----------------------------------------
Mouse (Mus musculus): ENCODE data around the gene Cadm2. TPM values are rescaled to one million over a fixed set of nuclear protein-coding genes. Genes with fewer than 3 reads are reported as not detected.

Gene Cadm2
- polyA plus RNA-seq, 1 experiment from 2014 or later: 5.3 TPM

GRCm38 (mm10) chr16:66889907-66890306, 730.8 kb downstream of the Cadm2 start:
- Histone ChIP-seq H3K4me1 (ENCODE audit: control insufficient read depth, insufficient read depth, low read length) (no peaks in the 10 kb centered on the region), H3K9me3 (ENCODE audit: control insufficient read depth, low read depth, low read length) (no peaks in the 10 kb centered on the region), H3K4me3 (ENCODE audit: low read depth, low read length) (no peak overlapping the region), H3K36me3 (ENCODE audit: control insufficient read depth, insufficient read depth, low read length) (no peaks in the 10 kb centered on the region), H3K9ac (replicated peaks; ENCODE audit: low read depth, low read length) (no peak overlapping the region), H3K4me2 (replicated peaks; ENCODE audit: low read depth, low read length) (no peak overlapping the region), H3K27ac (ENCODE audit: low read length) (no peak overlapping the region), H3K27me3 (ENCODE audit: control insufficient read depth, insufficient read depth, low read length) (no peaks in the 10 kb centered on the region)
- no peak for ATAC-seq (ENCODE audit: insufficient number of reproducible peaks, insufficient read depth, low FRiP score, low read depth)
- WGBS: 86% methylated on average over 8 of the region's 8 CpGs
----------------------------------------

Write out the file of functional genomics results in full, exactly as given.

Mouse (Mus musculus): ENCODE data around the gene Cadm2. TPM values are rescaled to one million over a fixed set of nuclear protein-coding genes. Genes with fewer than 3 reads are reported as not detected.

Gene Cadm2
- polyA plus RNA-seq, 1 experiment from 2014 or later: 5.3 TPM

GRCm38 (mm10) chr16:66889907-66890306, 730.8 kb downstream of the Cadm2 start:
- Histone ChIP-seq H3K4me1 (ENCODE audit: control insufficient read depth, insufficient read depth, low read length) (no peaks in the 10 kb centered on the region), H3K9me3 (ENCODE audit: control insufficient read depth, low read depth, low read length) (no peaks in the 10 kb centered on the region), H3K4me3 (ENCODE audit: low read depth, low read length) (no peak overlapping the region), H3K36me3 (ENCODE audit: control insufficient read depth, insufficient read depth, low read length) (no peaks in the 10 kb centered on the region), H3K9ac (replicated peaks; ENCODE audit: low read depth, low read length) (no peak overlapping the region), H3K4me2 (replicated peaks; ENCODE audit: low read depth, low read length) (no peak overlapping the region), H3K27ac (ENCODE audit: low read length) (no peak overlapping the region), H3K27me3 (ENCODE audit: control insufficient read depth, insufficient read depth, low read length) (no peaks in the 10 kb centered on the region)
- no peak for ATAC-seq (ENCODE audit: insufficient number of reproducible peaks, insufficient read depth, low FRiP score, low read depth)
- WGBS: 86% methylated on average over 8 of the region's 8 CpGs